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2012 Edition, March 1, 2012

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Wing lift-curve slope in inviscid subsonic flow: Improvements to the Helmbold-Diederich equation and comparison with data from ESDU 70011

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Product Details:

  • Revision: 2012 Edition, March 1, 2012
  • Published Date: March 1, 2012
  • Status: Active, Most Current
  • Document Language: English
  • Published By: Engineering Sciences Data Unit (ESDU)
  • Page Count: 34
  • ANSI Approved: No
  • DoD Adopted: No

Description / Abstract:

ESDU TM 169 provides a brief background to the development of the compressible form of the Helmbold-Diederich equation for wing lift-curve slope, a simple analytical equation which was in common use prior to the advent of more reliable methods such as the lifting-surface theory which was used to derive the data in ESDU 70011.

In its original form, involving only wing aspect ratio and sweep to define the planform, the chordwise position of the wing sweep was undefined, consistent with its infinite swept wing basis. The earliest uses of the Helmbold-Diederich equation adopted the sweep of the quarter-chord line (commonly used to define planform sweep) whereas later uses employed the half-chord sweep in an attempt to eliminate the effects of wing taper, not otherwise accounted for. Comparisons are given of predictions using the Helmbold-Diederich equation with both quarter-chord sweep and half-chord sweep against the lifting-surface theory data for 80 planforms used in developing ESDU 70011. The comparisons show that neither form has a maximum error much less than 10%, although the half-chord sweep form is rather better, albeit with some bias.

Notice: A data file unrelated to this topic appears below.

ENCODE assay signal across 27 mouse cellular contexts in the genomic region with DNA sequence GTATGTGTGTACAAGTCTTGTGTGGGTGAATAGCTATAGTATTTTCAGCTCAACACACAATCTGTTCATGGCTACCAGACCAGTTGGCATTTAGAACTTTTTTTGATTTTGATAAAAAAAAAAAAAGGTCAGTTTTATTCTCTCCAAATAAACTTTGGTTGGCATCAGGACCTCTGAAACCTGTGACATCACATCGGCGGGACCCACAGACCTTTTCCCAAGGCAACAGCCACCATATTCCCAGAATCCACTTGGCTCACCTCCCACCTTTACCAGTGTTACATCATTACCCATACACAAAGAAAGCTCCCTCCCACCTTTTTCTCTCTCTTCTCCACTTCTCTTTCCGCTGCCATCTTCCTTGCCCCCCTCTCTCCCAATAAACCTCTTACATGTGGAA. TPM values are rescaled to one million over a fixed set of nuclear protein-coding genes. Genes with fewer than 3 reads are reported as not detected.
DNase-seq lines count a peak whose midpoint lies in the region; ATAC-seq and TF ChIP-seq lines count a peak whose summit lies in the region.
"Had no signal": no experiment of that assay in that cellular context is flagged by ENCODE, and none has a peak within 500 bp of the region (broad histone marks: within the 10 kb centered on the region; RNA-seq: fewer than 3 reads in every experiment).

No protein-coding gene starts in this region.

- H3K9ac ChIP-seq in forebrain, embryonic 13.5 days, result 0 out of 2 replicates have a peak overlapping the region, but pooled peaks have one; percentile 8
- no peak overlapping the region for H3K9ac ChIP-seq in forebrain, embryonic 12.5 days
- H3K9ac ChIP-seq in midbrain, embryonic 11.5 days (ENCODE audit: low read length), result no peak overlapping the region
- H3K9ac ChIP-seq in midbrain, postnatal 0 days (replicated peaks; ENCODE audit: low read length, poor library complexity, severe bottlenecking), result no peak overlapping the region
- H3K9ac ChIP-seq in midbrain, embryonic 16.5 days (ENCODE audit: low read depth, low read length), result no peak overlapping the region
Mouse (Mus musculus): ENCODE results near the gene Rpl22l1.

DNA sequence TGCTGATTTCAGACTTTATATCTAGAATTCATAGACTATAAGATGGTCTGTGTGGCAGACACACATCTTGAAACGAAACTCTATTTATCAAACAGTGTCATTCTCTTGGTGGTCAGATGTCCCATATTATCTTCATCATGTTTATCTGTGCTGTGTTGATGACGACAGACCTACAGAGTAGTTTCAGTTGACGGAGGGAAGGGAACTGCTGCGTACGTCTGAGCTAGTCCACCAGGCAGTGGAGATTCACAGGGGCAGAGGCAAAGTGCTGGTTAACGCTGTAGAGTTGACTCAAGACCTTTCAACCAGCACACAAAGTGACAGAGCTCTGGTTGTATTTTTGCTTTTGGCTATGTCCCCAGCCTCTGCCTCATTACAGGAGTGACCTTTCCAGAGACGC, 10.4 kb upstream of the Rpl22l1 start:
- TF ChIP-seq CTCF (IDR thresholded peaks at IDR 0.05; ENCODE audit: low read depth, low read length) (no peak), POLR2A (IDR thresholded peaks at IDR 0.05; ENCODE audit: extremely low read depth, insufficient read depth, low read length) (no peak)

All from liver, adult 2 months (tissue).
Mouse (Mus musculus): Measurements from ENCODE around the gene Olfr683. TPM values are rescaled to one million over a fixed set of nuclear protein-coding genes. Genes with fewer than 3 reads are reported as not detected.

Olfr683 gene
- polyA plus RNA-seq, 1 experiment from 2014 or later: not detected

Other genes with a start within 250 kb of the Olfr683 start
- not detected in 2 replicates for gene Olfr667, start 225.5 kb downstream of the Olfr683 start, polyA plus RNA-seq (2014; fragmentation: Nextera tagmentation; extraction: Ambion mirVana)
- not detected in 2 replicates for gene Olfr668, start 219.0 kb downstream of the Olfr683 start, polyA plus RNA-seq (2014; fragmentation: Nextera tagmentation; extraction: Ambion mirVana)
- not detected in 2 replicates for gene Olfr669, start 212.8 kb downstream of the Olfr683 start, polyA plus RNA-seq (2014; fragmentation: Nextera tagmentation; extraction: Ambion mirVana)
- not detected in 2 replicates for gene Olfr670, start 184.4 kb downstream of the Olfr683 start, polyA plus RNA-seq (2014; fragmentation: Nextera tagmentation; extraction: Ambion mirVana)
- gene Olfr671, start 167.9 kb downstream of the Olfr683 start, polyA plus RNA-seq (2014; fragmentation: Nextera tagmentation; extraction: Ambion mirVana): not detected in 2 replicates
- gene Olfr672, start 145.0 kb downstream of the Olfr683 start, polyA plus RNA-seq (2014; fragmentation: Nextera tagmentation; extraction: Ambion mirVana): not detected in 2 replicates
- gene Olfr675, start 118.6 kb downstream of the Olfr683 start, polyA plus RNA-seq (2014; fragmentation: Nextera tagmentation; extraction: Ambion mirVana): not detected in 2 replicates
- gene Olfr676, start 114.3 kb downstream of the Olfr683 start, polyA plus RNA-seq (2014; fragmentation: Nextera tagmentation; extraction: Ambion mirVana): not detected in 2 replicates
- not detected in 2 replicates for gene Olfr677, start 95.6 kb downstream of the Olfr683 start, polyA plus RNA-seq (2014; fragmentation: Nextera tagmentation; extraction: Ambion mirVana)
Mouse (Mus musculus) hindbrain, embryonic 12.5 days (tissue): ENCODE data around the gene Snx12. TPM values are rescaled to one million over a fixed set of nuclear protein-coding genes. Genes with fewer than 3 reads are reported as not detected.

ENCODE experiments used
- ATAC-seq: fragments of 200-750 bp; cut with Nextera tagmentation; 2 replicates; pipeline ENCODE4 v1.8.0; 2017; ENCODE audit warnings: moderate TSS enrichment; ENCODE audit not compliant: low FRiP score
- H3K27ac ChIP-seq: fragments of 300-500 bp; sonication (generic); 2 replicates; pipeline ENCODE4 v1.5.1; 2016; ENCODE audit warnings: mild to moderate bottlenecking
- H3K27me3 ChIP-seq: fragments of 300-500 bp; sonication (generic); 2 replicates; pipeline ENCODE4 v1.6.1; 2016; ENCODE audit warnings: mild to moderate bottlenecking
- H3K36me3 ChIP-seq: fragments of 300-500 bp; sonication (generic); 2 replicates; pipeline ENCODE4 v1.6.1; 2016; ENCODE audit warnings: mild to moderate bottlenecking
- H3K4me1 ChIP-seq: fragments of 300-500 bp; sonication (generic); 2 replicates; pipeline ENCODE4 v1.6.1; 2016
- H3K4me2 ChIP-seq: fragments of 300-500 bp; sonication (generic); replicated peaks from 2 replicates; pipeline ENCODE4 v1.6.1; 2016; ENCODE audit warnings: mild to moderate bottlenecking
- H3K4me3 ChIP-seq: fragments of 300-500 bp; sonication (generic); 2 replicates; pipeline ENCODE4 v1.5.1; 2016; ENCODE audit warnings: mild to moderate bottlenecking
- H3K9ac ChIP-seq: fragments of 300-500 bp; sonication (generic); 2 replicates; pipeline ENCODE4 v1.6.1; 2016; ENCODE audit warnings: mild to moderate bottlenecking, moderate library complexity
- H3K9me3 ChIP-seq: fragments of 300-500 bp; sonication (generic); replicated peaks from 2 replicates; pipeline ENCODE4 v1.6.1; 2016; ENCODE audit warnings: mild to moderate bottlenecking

The residual effects of wing taper are shown to be largely accounted for using empirical corrections similar to those determined by Isaacs. The improved version of the Helmbold-Diederich equation, using half-chord sweep, provides an error band of about +2% to –3% when compared with the data from ESDU 70011. Removal of just 10% of the 80 planforms (those with the most extreme sweeps) corrects the slight bias to give an accuracy of ±2%.